21 June 2008

Rights

From reading the background materials that the authors of our fine constitution recommended, I have come to the conclusion that rights are...

Rights are something that The State cannot pass ANY laws to stop me from doing. If I have a right to free speech, they are forbidden to pass a law telling me what I am allowed to say and where I am allowed to say it.

Rights do come with consequences. The classic example is yelling, "fire!" in a crowded theatre. I have a right to yell, "fire!" whenever I want. I do not have a right to be immune to the effects of my yelling. If someone dies in the stampede to get out, I have committed manslaughter. This is a subtle distinction about the right.

Recently I mentioned that a homeowner has a right to access his property. That means the state cannot, ever, bar my way. There are consequences to entering one's property in a disaster area. If a responsible adult is willing to accept those risks, then so be it. For disaster roadblocks, the cops should be filtering for people who don't have a right to be there. If I leave my property and start looting the neighbors, I am no longer within my rights and the police can now do something against me.

Remember, we are talking about rights, not law. Laws say lots of unconstitutional things. We are not talking about powers. Powers are something that "we the people" grant to government to execute our will, these powers are clearly delineated in the constitution in plain English. This is an important distinction, The State has powers, The People have rights. Laws are how The State is supposed to exercise its powers to protect The People's rights. The supporting reading pretty clearly indicates that we people are supposed to handle most disputes among ourselves. This is where the line between civil and criminal comes in.

Now, lets look at The US Constitution. No mention of a power that can prevent me from entering my property in a time of emergency. Amendments 9 and 10 specifically say that unless mentioned above, the government is not allowed. Amendment 14 applies the restrictions on the Federal government to the States (and lower jurisdictions). This means a state law that is unconstitutional under the federal constitution is unconstitutional even if it would have been legal under the state's constitution. So, since the government has no power to bar me from my rightful property, then it cannot. Seems simple doesn't it? It was supposed to be simple.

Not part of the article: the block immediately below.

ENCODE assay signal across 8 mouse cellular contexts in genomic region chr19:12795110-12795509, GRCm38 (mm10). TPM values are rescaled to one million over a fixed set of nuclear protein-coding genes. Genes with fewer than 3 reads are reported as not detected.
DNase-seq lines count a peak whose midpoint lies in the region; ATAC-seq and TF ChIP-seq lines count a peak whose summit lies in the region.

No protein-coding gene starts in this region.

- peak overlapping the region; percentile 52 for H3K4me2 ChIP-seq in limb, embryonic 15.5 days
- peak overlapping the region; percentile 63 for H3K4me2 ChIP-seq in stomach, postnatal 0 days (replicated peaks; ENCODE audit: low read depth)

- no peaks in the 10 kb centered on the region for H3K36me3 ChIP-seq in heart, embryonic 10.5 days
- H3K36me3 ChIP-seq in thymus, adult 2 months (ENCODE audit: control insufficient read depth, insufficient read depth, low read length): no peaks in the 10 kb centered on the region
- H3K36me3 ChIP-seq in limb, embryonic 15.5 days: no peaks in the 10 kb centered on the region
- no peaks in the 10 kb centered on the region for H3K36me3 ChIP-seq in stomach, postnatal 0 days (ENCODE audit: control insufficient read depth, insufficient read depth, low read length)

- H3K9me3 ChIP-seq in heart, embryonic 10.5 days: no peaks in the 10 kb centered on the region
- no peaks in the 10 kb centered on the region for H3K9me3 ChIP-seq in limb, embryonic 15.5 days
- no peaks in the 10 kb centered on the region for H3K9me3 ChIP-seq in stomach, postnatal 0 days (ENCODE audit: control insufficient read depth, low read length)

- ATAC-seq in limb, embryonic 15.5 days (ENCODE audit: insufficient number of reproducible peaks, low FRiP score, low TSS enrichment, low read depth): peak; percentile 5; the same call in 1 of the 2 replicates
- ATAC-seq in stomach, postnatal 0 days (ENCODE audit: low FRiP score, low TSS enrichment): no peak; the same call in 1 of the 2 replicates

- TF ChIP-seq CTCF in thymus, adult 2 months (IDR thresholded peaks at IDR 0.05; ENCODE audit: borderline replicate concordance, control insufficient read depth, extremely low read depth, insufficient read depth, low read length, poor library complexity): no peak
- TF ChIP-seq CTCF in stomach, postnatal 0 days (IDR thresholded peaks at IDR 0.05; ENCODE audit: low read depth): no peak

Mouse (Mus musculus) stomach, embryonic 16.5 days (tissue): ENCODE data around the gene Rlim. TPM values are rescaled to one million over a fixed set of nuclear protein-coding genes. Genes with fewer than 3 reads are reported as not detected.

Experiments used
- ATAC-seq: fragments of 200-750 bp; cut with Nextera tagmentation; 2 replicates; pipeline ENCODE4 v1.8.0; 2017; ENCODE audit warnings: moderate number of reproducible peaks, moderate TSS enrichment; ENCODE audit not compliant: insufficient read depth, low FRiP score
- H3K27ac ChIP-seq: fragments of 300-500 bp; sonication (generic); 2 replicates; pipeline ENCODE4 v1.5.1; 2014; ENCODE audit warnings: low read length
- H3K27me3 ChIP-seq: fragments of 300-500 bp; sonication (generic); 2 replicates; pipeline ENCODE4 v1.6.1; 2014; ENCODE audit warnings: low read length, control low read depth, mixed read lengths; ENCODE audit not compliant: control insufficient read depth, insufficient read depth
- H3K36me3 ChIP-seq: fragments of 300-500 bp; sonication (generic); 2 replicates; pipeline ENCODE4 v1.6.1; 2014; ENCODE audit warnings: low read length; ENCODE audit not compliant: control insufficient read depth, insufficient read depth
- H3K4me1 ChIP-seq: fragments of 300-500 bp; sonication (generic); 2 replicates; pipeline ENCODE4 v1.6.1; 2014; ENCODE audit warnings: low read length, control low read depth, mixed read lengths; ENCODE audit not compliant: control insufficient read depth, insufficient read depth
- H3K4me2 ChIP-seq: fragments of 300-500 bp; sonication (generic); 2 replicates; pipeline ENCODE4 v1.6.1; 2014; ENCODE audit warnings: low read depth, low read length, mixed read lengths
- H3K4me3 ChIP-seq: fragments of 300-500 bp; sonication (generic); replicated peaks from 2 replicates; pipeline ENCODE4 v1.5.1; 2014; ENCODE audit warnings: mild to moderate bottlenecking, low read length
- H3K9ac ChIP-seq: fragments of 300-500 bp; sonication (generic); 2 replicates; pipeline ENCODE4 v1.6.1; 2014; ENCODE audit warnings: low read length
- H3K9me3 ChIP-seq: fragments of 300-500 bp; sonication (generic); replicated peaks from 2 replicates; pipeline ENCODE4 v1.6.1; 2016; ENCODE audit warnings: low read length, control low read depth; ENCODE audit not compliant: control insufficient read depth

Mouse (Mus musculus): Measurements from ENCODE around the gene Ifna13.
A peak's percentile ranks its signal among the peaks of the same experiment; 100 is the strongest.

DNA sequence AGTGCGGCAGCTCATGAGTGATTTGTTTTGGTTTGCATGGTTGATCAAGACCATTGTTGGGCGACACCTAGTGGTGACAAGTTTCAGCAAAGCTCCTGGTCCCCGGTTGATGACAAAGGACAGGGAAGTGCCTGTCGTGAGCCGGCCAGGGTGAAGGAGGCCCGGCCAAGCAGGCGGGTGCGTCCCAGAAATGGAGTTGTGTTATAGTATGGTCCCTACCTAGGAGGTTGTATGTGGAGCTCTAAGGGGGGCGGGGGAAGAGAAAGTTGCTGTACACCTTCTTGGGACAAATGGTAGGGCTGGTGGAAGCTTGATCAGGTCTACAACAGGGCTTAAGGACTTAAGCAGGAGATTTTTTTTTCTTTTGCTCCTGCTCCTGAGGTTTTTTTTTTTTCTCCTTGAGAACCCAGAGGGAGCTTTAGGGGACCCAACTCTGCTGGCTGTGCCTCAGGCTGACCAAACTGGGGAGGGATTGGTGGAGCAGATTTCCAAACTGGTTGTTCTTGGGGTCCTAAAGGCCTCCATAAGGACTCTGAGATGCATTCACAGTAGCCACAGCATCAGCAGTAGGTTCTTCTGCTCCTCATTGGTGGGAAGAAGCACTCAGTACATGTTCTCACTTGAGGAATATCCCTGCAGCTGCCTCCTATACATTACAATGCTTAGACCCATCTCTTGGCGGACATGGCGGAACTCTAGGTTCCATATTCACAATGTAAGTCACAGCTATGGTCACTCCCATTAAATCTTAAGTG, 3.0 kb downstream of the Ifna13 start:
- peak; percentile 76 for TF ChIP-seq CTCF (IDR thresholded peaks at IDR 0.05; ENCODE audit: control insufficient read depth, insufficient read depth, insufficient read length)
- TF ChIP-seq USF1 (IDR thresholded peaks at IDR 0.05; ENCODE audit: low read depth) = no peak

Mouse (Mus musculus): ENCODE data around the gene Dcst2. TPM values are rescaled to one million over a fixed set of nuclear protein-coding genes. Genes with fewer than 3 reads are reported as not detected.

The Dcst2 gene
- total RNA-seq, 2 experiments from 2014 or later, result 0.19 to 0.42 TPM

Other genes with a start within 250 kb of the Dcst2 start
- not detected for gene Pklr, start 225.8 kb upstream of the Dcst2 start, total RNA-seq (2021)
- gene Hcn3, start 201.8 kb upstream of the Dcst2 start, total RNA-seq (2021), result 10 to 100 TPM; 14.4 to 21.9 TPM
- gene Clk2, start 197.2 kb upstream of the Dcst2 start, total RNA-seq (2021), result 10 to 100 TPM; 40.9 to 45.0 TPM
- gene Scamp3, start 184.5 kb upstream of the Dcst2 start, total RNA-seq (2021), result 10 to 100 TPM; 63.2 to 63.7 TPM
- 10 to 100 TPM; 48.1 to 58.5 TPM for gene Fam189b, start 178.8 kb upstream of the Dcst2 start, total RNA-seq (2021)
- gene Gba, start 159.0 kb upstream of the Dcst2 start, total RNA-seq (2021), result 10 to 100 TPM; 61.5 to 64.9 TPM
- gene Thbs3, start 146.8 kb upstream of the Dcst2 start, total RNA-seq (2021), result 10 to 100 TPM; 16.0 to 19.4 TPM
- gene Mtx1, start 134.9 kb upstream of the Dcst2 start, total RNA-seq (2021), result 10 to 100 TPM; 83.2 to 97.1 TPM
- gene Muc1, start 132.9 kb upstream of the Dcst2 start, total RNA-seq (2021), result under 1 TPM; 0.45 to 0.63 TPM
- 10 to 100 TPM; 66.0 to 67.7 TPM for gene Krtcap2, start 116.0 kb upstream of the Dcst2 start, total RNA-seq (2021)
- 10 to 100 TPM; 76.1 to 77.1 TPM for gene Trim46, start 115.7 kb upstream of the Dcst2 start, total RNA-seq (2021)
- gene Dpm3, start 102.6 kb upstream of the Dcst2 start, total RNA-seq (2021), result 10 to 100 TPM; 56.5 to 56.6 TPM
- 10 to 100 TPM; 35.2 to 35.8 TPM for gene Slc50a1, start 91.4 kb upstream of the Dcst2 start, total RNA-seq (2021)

This is not a block of understanding that I am capable of delivering in a short essay. To fully grok, you'll have to pursue books by Locke, Machiavelli, Plato and Hobbes. You will need to read The Federalist Papers. Reading this stuff is painful, it's not written in modern English (or are translated). Understanding this stuff is not really difficult, but it's also not easy.

The modern police in the US is very much the standing army the anti-federalist faction were warning us about in the Federalist debate. The founders literally could not imagine our nation allowing the police such a monopoly. Citizens were expected to do most of the duties that today's police do. Not professionally, but when asked by the community. Normal citizens used to routinely be deputized to augment the very much smaller professional law enforcement personnel.

There is more, but it has not gelled.

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